Call for papers for a Special Section of The British Journal of Educational Technology
“Lifelong learning Ecologies: linking formal and informal contexts of learning in the digital era”.
Dr Albert Sangrá* and Dr Juliana E. Raffaghelli, Faculty of Psychology and Education Sciences, Universitat Oberta de Catalunya, Spain
Dr. George Veletsianos, School of Education and Technology, Royal Roads University, (Canada)
Dr. Mercedes González-Sanmamed, Department of Pedagogy & Didactics, Universidade da Coruña.
Corresponding Guest Editor: email@example.com
The last two decades encompassed the outgrowth of several concepts that attempted to underpin the phenomena of learning in and with the digital. The case of ubiquitous learning (Virtanen, Haavisto, Liikanen, & Kääriäinen, 2018) seamless learning (Wong & Looi, 2011), expanded contexts of learning and personal learning environments (Attwell, 2007; Dabbagh & Kitsantas, 2012) all dealt with forms of learning that a) use the affordances of technology b) go beyond a single context, and c) are personalized and self-directed. Moreover, when social networks entered into the scene, the idea of a personal learning network that is managed by the learner across formal and informal spaces was exacerbated (Dabbagh & Kitsantas, 2012; Manca & Ranieri, 2013). The more recent technological advances, like augmented reality, intelligent tutoring systems, data-driven education based in facial recognition and interactions with the students’ mobile devices in classrooms, to mention but a few, have expanded the digital from the realm of the screen to the physical world, generating new forms of continuity (Adams Becker, Cummins, Davis, Freeman, & Hall Giesinger, C. Ananthanarayanan, 2017). However, the conceptualization of these phenomena seems to be fragmented.
This proposal explores the concept of “Lifelong Learning Ecologies” as a potential construct to address educational interventions and applications supporting new hybrid forms of learning. The central assumption behind the concept relates the connections that the learner can discover between contexts, resources, activities and relationships in a continuum from formal to informal learning, from on site to online experiences. The concept is not new in the field of educational psychology (see for example Bronfenbrenner’s work, 1979) but it has been adopted in highly diversified ways since the middle 2000’s. New empirical and theoretical research addressing this construct could provide an upgraded framework of analysis to understand how the single individual selects, experiences, and proactively promotes activities and relationships into and beyond the digital context, in order to generate opportunities to learn.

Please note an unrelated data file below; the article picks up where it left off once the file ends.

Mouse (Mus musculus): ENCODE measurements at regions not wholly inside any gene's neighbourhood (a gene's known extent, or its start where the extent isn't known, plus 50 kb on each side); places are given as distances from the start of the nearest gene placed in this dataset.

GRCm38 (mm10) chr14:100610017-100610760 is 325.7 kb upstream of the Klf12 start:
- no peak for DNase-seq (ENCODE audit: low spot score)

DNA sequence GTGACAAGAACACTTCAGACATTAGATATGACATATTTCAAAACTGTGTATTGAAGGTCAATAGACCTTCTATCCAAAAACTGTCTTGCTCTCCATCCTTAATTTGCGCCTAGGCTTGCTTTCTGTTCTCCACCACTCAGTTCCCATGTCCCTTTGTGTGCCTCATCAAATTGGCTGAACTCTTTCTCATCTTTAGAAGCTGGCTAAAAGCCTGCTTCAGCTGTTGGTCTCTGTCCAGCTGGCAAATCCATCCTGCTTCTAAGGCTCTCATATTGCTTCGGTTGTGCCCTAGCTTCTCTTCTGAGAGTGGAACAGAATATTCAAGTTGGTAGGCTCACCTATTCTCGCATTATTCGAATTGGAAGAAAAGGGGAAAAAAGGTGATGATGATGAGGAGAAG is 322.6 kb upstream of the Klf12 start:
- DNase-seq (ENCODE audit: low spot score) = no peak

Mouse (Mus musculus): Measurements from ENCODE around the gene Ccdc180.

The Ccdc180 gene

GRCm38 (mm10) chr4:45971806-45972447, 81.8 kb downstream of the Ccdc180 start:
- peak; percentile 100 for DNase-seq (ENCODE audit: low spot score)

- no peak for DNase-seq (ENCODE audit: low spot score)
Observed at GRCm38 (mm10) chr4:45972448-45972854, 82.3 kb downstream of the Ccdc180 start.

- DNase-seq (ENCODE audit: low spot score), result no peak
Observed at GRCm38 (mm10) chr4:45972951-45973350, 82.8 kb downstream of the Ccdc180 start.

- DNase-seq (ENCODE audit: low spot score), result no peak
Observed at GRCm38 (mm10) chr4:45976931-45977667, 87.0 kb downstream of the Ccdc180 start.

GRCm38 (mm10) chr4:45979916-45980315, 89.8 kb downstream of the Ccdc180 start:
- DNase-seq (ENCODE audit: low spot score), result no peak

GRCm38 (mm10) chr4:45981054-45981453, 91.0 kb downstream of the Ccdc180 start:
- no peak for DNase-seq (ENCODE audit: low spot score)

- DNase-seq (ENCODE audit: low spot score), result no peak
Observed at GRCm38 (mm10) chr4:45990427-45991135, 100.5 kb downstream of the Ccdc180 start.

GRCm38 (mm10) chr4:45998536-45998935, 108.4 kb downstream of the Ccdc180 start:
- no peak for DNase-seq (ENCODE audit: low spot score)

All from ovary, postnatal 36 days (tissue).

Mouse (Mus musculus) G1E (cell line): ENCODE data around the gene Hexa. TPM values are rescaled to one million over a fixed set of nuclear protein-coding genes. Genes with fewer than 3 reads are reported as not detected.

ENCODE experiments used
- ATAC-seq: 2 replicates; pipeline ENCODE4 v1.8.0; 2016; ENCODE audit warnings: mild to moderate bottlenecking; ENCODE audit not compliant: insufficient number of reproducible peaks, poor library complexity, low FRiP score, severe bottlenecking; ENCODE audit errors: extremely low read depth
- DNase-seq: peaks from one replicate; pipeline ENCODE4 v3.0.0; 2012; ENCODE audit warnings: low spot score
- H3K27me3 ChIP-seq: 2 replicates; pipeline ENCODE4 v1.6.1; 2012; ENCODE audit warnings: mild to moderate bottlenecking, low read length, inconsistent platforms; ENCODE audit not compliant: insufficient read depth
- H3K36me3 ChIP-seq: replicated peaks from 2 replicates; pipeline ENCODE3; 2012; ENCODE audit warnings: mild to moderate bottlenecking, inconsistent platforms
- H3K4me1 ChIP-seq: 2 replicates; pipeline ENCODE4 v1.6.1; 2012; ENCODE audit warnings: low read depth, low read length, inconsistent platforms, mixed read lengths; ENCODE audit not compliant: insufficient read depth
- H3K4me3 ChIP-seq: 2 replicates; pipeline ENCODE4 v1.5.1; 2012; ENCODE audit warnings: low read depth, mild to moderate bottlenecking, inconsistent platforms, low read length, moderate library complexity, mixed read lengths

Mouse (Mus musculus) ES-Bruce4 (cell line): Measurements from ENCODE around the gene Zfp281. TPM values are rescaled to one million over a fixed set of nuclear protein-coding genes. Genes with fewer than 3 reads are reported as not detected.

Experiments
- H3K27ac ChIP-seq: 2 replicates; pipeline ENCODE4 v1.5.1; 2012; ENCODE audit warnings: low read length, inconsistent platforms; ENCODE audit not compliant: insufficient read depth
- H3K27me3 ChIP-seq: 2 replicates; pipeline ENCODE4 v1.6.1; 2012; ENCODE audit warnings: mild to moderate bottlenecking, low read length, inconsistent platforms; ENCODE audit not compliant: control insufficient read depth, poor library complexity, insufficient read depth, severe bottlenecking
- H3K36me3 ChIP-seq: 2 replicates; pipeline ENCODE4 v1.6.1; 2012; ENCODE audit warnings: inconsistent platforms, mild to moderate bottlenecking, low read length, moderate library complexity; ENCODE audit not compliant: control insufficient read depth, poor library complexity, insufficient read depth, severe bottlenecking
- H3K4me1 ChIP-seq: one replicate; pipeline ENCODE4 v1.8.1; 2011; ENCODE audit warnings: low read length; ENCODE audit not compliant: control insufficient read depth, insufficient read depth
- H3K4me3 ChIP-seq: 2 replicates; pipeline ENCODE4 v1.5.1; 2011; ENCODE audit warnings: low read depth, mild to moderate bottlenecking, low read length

This special issue aims at introducing empirical research studies contributing to a) consolidating a definition of “learning ecologies for lifelong learning” as a conceptual framework to observe and analyse the continuum from formal to informal learning experiences across hybrid contexts of learning and along personal timelines; b) introducing new methodological approaches that include new learning phenomena in and with the digital, as well as connected research methods such as public internet data mining methods, quantitative ethnographies and data-driven approaches; c) exploring the applicative potential along innovations based on the concept, like learning recognition tools and methods based on acknowledging learners’ achievement based on ecological arrangements.
Research methodologies should be clearly, but concisely presented and show rigour. All papers should clearly describe the underlying theoretical and conceptual framework that is connected with the concept of learning ecologies. Moreover, we invite the authors to cover issues relevant to an international audience.
Submission and Inquiries
We therefore invite submissions concerning the application of the construct of lifelong learning ecologies to support innovative forms of learning, with learning understood very broadly. The authors must submit a full paper. Therefore, the manuscripts need to demonstrate that the paperfits the special section remit, has a rigorous methodology, is innovative, makes a significant contribution to the field and is relevant to an international audience. Full papers will undergo the standard reviewing process. Therefore, invitation to submit a full paper is just that and should not be taken as indication that the final paper will be accepted.
Authors who are unsure whether their work is suitable for the special issue should submit an abstract with a query to the guest editors well in advance of the deadline.
Abstracts should be clearly and concisely written and generally include the following:
• An introduction of one or two sentences stating the research aims and educational context; e.g. undergraduate; high school; pre-school, all levels etc.
• For empirical reports, a brief summary of the data collection methodology.
• A summary of the outcomes and an indication of their strength and significance
• Concise conclusions and implications in two or three sentences. What new insights does this research provide? What is its unique and significant contribution to the field? How is it relevant for a diverse international audience?
Abstract submission for queries to the guest editors: 20th October 2018
Full paper submission: 10th December 2018
Last Article Acceptances: 30th April 2019
Articles published online as soon as copyediting is completed.
Issue Publication July 2019.